Before its arrival at Public Hearing of Council on May 16, the Land-Use changes, Outline Plan and Policy Amendment for Logan Landing were before the Calgary Planning Commission on April 6. You can find the agenda and the relevant attachments here. Click here to find the video footage, where this item is discussed by Commission and ultimately approved unanimously (9-0). Advance to 3:26:30 for the start of the Logan Landing item.
All growth conversations in Calgary are difficult ones. They attempt to navigate complex competing priorities while thoughtfully weighing the tradeoffs that exist. For example, stopping new community development in Calgary doesn’t solve the issue unless other regional municipalities decided to do so as well. There is a reason why Cochrane, Chestermere, and Airdrie boast many of the fastest-growing new communities in our region. Even if it did happen, we would be immediately faced with a system that has not yet been able to scale quickly enough to accommodate substantial growth in established areas. This is a problem we are taking bites out of every day—this is how we have to solve this problem.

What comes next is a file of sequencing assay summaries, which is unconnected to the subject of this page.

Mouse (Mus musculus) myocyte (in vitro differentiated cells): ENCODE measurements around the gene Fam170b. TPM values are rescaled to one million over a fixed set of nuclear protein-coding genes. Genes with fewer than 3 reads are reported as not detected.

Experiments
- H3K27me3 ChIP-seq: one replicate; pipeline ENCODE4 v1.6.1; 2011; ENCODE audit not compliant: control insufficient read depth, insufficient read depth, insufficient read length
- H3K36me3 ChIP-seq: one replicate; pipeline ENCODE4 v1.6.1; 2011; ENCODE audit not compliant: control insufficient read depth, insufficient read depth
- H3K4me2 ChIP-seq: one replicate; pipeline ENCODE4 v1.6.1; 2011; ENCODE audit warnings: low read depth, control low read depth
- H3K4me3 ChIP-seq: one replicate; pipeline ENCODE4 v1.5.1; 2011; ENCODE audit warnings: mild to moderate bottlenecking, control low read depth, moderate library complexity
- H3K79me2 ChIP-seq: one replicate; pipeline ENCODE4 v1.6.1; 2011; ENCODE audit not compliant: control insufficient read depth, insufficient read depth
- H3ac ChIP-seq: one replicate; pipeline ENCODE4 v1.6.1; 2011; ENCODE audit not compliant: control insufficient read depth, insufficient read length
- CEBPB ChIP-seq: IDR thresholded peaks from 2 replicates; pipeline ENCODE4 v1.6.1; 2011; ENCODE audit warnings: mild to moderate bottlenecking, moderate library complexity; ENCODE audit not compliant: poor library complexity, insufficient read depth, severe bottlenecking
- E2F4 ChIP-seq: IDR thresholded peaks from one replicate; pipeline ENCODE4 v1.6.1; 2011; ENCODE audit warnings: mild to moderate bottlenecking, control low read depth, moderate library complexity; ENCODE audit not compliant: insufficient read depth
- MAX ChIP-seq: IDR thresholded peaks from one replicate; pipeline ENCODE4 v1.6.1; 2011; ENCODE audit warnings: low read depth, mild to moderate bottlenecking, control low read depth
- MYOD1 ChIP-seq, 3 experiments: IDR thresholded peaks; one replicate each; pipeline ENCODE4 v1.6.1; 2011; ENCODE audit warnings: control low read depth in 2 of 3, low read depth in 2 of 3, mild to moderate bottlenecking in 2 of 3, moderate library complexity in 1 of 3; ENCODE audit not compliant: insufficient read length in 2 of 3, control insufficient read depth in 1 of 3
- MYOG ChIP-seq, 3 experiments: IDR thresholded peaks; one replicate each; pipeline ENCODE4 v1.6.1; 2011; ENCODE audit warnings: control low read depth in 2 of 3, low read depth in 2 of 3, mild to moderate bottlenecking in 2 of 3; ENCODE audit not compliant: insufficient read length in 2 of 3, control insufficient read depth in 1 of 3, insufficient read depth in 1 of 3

As I close, I want to highlight the fact that not all human interaction with nature is negative. Human activity in natural areas can even be regenerative to natural ecosystems when carefully planned and executed. Both The City's River Valleys Plan and Parks Plan are receiving updates through an engagement process currently ongoing. I encourage you all to take a moment to review them and provide feedback if you desire. The Ricardo Ranch ASP has amazing natural areas and I intend to do everything I can, as the area Councillor, to ensure that those natural assets receive the care and attention they deserve as new communities nestle up alongside them.